Cricket is probably the most famous for on-field sledging and banter, but it’s a common occurrence in most sports. Take soccer, for example, which is my sport of choice. I’m a goalkeeper, so I’m no stranger to a bit of “friendly” banter with opposition strikers. I’ve had some great rivalries over the years and I’d like to think I’ve given as good as I’ve gotten with regards to insults and sledges coming my way. Most of the time, it’s just a friendly comment after a save. Something to the effect of “you’ve gotta do better than that to get it past me.” I have also been known, after saving a penalty in a grand final shoot out, to take the ball back, give it to the striker who just missed and tell them to try again. Nothing too outlandish, but it does the job.

I bring this up because I’ve just finished playing a soccer game, in which I was supposedly sledged. I didn’t hear the actual comment but one of my team-mates did. I’m actually pretty insulted that it wasn’t something better. I’m also a little upset that I didn’t hear it, as I wasn’t given a right of reply. Rule Number One in sledging – make sure your intended target actually hears what you say. Otherwise, it really is pointless.

What was the alleged sledge? “How old is your wife?” Now, for those of you who are new here, I’m an out and proud lesbian, and I do have a wife (though not legally of course). This comment, I am guessing, was an attempt to use the gay = bad thing. Though I’d be more offended if she’d meant that my wife was old enough to be my grandmother, but since I know this player doesn’t even know my wife, that’s probably not the case. And so this brings me to the second rule of sledging – make sure it’s actually insulting enough to get a reaction. Otherwise, again, pretty pointless.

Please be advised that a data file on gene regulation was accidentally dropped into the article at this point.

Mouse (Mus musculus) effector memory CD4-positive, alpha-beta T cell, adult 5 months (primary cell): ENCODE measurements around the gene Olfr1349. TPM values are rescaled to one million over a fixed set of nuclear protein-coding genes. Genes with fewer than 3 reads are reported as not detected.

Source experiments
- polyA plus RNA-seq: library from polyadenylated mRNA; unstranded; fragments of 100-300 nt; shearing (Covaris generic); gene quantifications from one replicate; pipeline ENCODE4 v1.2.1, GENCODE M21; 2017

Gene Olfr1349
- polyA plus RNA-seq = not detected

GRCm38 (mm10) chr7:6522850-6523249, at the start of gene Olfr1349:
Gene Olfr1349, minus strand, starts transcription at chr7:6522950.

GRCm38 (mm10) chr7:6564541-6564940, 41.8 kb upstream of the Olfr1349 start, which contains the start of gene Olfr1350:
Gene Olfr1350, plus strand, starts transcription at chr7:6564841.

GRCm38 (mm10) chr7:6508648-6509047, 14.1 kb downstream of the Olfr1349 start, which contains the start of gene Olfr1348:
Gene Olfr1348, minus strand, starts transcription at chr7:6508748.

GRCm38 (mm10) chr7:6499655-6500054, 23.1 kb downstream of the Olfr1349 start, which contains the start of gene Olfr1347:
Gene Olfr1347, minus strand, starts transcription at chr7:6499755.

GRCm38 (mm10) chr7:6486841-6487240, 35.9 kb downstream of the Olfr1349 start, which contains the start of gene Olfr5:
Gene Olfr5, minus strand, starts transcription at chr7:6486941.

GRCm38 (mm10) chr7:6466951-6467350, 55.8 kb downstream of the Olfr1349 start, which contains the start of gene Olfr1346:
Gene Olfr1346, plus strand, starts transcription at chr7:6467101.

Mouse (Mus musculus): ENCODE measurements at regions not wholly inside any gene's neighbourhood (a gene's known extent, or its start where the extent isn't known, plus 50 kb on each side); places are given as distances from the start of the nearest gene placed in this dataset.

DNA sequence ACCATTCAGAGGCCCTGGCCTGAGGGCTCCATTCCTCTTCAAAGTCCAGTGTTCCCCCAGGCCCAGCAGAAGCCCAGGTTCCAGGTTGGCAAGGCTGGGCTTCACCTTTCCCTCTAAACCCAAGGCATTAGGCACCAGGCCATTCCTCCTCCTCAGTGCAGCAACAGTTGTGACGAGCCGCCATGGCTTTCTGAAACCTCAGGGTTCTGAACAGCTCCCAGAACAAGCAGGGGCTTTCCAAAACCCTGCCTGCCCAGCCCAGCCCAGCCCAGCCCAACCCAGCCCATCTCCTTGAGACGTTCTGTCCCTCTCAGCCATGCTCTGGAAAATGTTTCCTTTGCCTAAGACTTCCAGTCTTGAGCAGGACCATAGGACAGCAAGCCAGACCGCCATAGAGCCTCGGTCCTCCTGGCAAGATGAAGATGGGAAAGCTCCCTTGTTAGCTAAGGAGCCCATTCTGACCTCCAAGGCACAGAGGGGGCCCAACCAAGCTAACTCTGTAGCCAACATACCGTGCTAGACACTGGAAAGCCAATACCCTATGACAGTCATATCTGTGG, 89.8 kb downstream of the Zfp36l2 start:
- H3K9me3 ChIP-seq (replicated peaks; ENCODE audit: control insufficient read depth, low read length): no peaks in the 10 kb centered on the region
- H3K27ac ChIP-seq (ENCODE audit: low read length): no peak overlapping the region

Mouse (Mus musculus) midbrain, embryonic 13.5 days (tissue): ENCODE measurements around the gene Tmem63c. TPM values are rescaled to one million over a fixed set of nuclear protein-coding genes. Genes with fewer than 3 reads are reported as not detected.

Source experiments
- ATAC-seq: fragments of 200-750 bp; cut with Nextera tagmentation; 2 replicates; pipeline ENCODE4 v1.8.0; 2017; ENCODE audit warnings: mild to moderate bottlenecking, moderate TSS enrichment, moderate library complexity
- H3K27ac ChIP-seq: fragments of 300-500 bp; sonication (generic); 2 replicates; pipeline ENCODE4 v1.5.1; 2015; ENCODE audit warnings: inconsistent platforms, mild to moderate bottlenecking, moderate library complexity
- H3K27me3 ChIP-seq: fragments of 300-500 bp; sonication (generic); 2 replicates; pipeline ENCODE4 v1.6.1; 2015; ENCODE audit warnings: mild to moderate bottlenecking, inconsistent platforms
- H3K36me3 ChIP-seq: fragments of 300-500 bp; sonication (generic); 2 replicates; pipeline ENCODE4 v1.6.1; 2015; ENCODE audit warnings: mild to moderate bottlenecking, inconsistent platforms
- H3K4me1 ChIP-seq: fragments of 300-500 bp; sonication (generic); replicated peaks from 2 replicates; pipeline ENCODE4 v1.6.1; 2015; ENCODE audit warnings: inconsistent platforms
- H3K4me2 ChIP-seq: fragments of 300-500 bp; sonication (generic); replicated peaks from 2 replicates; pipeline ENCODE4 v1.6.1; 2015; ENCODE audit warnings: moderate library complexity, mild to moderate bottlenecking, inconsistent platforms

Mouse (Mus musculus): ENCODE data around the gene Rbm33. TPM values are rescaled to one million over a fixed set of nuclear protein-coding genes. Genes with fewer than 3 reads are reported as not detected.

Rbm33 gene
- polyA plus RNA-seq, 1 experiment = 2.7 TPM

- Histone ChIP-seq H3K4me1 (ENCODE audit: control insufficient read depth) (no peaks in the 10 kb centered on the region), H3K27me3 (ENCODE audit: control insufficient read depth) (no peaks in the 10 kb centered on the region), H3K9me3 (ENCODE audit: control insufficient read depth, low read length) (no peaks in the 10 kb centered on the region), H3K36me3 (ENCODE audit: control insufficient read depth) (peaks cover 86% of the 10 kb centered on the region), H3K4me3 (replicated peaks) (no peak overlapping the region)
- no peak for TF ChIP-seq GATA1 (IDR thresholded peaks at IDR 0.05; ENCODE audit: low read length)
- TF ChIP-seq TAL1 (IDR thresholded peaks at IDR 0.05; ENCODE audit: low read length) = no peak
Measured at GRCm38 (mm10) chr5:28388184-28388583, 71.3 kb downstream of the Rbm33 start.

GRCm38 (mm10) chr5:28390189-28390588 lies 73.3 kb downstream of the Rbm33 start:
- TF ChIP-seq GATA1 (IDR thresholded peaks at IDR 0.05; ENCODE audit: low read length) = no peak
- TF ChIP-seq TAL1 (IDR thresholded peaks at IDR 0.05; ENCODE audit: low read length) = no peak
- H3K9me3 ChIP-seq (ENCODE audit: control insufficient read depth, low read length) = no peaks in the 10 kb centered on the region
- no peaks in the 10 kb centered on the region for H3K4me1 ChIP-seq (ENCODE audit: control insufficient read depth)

The Third Rule of sledging is really a no-brainer – make sure you can back up your words with actions. If you go around telling opposition players how bad they are, and your team isn’t on top? You look like a bit of an idiot. The team we played is actually pretty good, and we’re pretty close when it comes to results, so it’s always a tough match when we meet them. They were on the back foot for most of the match tonight though, so it was probably a better time for them to be concentrating on getting their own game right rather than having a go at ours.

Last, but not least, Rule Number Four – keep it relevant. Like I said, I’m a goalkeeper. I had seven goals put past me last week against a different opposition. Surely bringing that up would have had more affect than asking how old my wife is? As a side note, comments about spouses/children/parents are usually a no-go zone. Just ask Marco Materazzi, the Italian defender who was headbutted by Zinedine Zidane in the 2006 World Cup Final after allegedly making a comment about Zidane’s wife.

So after careful consideration, and having had plenty of time to think on this, I’ve come up with a list of five Things I Could Have Said in reply, if I’d actually heard the comment.

“How old is your wife?”

  1. Why? You thinking of trading up?
  2. How old’s your sister again?
  3. Why? You wanna swap?
  4. Ask her yourself – she’s the one on the Harley
  5. Which one?

Admittedly, there’s not too much sting in my replies, but when all you have to work with is “how old is your wife?” there’s not really too much material you can use.

What do you think? What would you reply to that sledge? What’s been your favourite or funniest sledge – either to have given or received?

After all of that – how did the match end up? We won 2-0 and jumped into third spot on the ladder. Good job team!

Story time: Noni Hazlehurst reads "Go the F**k to Sleep"

Those of you who remember Noni Hazlehurst from Play School will love her rendition of the book “Go the F**k to Sleep” by Adam Mansbach, Illustrated by Ricardo Cortes. Hard to imagine anyone else could read this book with such love and expression. Love your work, Noni.

And now a word from my sponsor, otherwise known as "My Real Job"

One of the things I have been struggling with of late is the work/write balance. My overall goal, as I guess it is for all writers and creative types, is to make enough money from my creative pursuit to be able to do it full time. At the moment, I am working part-time in a fantastic small accounting practice with bosses and colleagues who understand that accounting, alas, is not my first love. (Cue the collective intake of breath from accountants everywhere).